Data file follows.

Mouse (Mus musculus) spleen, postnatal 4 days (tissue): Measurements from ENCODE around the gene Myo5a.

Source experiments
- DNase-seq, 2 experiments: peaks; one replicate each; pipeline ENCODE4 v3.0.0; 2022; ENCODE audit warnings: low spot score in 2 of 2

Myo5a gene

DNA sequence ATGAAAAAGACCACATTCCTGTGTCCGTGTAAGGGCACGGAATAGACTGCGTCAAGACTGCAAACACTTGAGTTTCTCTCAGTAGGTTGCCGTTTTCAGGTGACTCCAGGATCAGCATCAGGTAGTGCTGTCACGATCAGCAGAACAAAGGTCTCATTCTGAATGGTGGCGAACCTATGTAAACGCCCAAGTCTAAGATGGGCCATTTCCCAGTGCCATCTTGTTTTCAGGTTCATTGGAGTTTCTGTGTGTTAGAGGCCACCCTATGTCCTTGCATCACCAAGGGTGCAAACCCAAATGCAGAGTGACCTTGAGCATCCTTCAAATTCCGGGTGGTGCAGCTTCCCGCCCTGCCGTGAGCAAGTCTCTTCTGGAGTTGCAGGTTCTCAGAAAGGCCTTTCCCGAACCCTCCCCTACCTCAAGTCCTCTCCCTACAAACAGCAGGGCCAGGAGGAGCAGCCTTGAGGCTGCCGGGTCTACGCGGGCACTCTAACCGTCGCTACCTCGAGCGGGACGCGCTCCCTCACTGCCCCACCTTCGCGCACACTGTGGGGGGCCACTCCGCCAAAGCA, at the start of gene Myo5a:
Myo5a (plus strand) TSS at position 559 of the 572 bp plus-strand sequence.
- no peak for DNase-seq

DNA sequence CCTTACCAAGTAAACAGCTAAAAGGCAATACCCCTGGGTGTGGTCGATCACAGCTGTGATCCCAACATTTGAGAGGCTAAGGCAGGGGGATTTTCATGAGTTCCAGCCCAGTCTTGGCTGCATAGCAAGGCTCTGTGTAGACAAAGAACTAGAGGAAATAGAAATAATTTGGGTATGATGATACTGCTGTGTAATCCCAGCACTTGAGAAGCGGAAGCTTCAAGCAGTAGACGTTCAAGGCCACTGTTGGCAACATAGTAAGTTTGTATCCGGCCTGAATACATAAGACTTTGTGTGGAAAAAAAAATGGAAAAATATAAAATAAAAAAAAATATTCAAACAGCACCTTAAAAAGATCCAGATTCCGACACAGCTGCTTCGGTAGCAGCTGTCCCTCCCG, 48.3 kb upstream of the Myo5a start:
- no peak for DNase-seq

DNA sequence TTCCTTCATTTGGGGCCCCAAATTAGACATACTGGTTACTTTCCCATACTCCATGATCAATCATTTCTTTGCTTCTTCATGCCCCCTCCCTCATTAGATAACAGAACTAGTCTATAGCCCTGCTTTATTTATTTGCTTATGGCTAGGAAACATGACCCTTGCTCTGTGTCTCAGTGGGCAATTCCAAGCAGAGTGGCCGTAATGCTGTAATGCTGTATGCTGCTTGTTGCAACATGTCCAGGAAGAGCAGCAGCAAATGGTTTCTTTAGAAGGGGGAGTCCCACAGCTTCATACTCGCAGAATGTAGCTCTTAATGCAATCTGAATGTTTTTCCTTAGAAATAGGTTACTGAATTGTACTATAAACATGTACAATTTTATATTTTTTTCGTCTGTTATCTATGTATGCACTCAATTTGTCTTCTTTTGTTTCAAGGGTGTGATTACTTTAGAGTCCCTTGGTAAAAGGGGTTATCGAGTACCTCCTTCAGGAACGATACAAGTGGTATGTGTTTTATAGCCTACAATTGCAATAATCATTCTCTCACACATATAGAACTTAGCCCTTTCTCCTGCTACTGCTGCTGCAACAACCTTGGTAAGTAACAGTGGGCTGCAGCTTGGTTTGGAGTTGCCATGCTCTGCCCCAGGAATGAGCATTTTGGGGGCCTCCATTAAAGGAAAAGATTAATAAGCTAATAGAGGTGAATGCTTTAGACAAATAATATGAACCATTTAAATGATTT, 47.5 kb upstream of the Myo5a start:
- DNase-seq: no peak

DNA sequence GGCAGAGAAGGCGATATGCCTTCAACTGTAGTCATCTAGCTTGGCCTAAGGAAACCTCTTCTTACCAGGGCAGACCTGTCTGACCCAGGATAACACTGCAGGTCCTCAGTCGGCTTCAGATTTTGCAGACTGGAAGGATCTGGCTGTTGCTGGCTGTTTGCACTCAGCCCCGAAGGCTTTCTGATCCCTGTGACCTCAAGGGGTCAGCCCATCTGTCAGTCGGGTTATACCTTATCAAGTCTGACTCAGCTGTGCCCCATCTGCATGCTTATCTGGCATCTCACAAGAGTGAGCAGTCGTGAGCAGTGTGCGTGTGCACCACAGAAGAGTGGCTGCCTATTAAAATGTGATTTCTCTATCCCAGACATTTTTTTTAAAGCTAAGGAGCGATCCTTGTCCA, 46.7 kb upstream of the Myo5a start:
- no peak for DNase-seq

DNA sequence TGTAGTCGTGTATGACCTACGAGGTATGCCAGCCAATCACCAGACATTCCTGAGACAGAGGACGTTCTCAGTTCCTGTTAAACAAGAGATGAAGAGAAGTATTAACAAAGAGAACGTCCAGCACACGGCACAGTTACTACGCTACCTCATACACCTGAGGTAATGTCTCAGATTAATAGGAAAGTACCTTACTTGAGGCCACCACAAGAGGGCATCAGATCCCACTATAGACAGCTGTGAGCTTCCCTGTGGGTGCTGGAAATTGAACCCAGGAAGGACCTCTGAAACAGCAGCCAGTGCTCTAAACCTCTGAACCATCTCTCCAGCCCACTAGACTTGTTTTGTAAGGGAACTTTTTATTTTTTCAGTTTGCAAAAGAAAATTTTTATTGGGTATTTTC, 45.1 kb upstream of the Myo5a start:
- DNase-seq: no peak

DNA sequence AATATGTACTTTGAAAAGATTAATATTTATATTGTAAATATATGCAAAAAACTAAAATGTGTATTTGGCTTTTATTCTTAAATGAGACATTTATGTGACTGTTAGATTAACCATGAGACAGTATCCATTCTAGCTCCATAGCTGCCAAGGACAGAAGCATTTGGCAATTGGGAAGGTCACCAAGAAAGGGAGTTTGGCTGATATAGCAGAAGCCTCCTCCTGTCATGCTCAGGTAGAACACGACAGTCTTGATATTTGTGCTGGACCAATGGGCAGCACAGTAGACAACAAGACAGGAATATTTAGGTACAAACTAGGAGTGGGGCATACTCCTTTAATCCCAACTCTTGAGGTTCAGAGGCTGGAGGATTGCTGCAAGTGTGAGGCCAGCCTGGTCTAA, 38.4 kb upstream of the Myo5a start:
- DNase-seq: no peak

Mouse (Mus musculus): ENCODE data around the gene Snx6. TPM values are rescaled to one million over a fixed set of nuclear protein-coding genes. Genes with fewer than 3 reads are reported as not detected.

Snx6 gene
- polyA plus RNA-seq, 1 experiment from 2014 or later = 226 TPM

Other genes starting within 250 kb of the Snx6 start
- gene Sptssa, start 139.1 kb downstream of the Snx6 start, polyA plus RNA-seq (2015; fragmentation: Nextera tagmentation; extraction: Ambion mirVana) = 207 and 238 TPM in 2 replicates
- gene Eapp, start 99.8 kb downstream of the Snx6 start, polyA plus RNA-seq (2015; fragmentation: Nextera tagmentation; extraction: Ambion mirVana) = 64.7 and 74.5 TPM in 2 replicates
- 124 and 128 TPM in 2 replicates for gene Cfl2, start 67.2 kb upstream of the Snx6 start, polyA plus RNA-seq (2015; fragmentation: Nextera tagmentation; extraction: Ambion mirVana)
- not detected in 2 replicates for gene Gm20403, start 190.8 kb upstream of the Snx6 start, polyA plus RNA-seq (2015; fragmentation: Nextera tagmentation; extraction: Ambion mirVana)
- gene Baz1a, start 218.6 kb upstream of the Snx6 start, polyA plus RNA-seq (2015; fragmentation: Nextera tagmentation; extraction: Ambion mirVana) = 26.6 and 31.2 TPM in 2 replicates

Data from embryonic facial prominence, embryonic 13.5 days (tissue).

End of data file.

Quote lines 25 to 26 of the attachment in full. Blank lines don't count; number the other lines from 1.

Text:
- not detected in 2 replicates for gene Gm20403, start 190.8 kb upstream of the Snx6 start, polyA plus RNA-seq (2015; fragmentation: Nextera tagmentation; extraction: Ambion mirVana)
- gene Baz1a, start 218.6 kb upstream of the Snx6 start, polyA plus RNA-seq (2015; fragmentation: Nextera tagmentation; extraction: Ambion mirVana) = 26.6 and 31.2 TPM in 2 replicates